Does this sound familiar? You turn your RV furnace on, you hear the blower run, but it doesn’t light, and the blower turns off. This is one of the most common RV furnace problems people experience when it comes to the RV furnace not working. Does this mean that you need a new furnace? No, in most instances, this is something that you can troubleshoot and fix yourself.
The following tips are only if your RV furnace blows cold air, fails to light, and turns off after running for a short period.
The shortlist of RV Furnace Troubleshooting Steps:
- Check your propane supply
- Check for sufficient power
- Inspect RV vents
- Check sail switch
- Inspect flame sensor
- Check limit switch
- Check igniter
How does an RV Furnace Work?
Learning how a Recreational Vehicle (RV) furnace works is essential to understand this problem. The problem you’re experiencing is likely related to one of several safety features of your RV furnace. When you turn on your RV furnace, it will follow a safety startup process. Once the thermostat registers that the requested temperature is higher than the current temperature, it will engage the RV furnace.
The first step of startup an RV furnace is for the furnace blower motor to turn on. The blower will typically run for 15-30 seconds before the furnace tries to ignite. This test ensures that the blower exhausts any built-up combustibles in the system before it lights. Once the blower runs for a short period, the furnace will receive the signal to ignite. This is started by the furnace fan using airflow to depress a small switch called a sail switch. If depressed (closed), it sends a signal to send propane to the system. At this point, you should hear a clicking sound from the electric igniter. This sound indicates a spark is being applied to the propane released into the furnace burn chamber.
Once lit, the furnace will begin to heat up. If the temperature stays within the limits, it will continue to run until the RV thermostat says not to (reaches the set temperature). If the temperature gets too hot inside the chamber because of excess heat, the high limit switch, another safety feature, will trigger, cutting off the fuel supply. As long as the temperature is within the limit, the furnace should continue to run.
Next, the regulator will continually supply propane gas to the unit, which will burn inside the combustion chamber. As long as you have an adequate propane gas supply, the furnace will continue to run, heating the air in the heat exchanger and blowing hot air into the RV until the thermostat recognizes the desired temperature. Next, the furnace will receive a signal to cut off the propane supply and go into shutdown mode. Finally, it will repeat the startup process when the thermostat calls for more heat.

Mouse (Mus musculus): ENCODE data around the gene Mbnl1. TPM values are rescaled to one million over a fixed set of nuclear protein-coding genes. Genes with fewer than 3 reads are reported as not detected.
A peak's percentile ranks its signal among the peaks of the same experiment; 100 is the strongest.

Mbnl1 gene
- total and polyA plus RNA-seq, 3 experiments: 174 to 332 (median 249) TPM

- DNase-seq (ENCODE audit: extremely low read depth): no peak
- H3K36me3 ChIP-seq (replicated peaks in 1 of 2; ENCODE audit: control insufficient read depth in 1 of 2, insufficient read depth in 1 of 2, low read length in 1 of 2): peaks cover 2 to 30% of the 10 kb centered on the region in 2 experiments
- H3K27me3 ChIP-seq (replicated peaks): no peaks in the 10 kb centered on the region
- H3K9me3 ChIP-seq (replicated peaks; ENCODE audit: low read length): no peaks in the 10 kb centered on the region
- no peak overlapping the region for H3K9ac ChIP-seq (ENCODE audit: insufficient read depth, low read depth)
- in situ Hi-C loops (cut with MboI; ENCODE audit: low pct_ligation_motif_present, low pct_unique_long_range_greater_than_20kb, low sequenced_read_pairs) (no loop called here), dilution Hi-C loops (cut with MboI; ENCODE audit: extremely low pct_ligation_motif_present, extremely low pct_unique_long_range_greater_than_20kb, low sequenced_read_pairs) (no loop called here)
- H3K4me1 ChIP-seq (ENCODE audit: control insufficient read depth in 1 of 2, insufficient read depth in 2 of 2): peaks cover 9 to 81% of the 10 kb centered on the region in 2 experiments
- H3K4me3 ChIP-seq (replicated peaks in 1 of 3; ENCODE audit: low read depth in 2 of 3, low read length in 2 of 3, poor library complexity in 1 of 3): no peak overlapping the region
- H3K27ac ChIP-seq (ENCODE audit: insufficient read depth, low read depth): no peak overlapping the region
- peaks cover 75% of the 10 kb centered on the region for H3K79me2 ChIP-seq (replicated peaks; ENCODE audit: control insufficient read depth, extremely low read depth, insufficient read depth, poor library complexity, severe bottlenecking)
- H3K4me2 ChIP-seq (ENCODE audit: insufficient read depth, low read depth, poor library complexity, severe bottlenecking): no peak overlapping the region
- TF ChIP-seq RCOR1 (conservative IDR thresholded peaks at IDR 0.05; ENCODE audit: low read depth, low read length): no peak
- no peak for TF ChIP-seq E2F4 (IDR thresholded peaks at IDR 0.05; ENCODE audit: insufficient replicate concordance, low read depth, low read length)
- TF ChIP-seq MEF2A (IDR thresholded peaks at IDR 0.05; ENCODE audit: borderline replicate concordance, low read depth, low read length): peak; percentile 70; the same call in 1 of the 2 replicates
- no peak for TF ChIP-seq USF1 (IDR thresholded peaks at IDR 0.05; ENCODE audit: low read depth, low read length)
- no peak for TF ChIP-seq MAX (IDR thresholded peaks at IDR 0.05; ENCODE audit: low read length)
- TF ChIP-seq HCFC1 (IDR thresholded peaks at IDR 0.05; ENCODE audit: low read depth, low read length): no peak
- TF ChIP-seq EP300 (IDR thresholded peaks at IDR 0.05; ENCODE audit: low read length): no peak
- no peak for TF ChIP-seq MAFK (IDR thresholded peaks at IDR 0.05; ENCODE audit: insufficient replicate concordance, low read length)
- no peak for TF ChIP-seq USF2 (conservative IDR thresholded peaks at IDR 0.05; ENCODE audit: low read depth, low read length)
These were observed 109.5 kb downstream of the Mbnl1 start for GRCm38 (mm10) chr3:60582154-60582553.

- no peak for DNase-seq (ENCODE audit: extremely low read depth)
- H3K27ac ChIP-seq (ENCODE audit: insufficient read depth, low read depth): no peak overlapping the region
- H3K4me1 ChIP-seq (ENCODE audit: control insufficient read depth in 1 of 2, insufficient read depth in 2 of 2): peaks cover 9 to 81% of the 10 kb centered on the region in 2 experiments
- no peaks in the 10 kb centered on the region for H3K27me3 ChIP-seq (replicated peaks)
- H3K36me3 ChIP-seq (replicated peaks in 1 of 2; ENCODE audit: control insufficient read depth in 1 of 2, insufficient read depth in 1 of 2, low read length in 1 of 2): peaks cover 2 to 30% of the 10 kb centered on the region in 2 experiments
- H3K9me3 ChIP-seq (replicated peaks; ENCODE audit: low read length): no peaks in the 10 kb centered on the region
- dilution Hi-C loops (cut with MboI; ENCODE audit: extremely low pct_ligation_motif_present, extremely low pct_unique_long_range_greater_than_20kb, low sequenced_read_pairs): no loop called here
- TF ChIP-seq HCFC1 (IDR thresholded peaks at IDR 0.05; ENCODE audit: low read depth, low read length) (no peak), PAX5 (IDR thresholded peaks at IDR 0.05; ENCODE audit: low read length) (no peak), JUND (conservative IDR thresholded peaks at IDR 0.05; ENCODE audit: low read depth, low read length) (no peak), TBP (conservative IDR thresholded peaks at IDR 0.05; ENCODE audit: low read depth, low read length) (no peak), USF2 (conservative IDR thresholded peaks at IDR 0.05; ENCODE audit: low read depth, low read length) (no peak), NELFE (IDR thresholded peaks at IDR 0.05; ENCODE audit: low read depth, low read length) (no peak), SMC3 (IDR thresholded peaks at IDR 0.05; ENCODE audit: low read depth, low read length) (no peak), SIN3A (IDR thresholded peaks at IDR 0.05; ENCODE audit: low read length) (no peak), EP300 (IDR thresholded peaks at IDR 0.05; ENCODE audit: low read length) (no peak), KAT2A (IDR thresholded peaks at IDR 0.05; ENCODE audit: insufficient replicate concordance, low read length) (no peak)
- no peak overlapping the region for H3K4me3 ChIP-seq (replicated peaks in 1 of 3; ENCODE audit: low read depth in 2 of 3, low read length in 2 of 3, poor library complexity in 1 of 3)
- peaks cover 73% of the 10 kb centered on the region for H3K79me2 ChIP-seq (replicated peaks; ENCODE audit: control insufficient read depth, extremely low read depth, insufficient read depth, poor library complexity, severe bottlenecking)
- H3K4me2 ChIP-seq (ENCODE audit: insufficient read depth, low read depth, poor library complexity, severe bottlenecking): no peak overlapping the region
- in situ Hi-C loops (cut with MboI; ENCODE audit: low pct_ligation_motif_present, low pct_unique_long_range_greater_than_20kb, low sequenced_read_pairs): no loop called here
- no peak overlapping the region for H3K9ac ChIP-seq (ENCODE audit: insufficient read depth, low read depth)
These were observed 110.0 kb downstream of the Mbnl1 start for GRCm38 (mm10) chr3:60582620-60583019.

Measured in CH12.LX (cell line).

Why your RV furnace doesn’t light?
If the furnace doesn’t light, the RV furnace will recognize this and turn it off. This safety feature prevents propane from running into the RV furnace without ignition. It’s a critical safety feature and is part of every RV furnace.
Solving this problem can seem complicated. However, while it can signify a bad furnace component, it doesn’t always indicate an expensive repair. So before you call out a mobile RV tech or take it in for servicing, there are a few things that you can try yourself, assuming you’re a little handy and comfortable using some basic hand tools.
Below are some troubleshooting steps to follow:
1. Check the propane
One of the most common problems is actually the simplest to solve. You may be out of propane, or your propane tank valve may be closed. If this is the case, your furnace will not receive any propane and will be unable to light. Therefore, it’s worth checking your fuel source levels and ensuring the valve is open.
A propane pressure lock is one of the most common issues an RV owner may experience, which is easy to fix. Most RV propane regulators have a safety feature that prevents large amounts of gas from exiting the tanks into the propane line too quickly. Unfortunately, this can sometimes be triggered when you replace a tank. For this reason, if you just had your tanks filled and now your furnace isn’t starting, this could be the problem. To resolve this, turn off your propane tanks and reopen them very slowly. This will allow the propane to enter the system at a controlled pace and should solve your problem.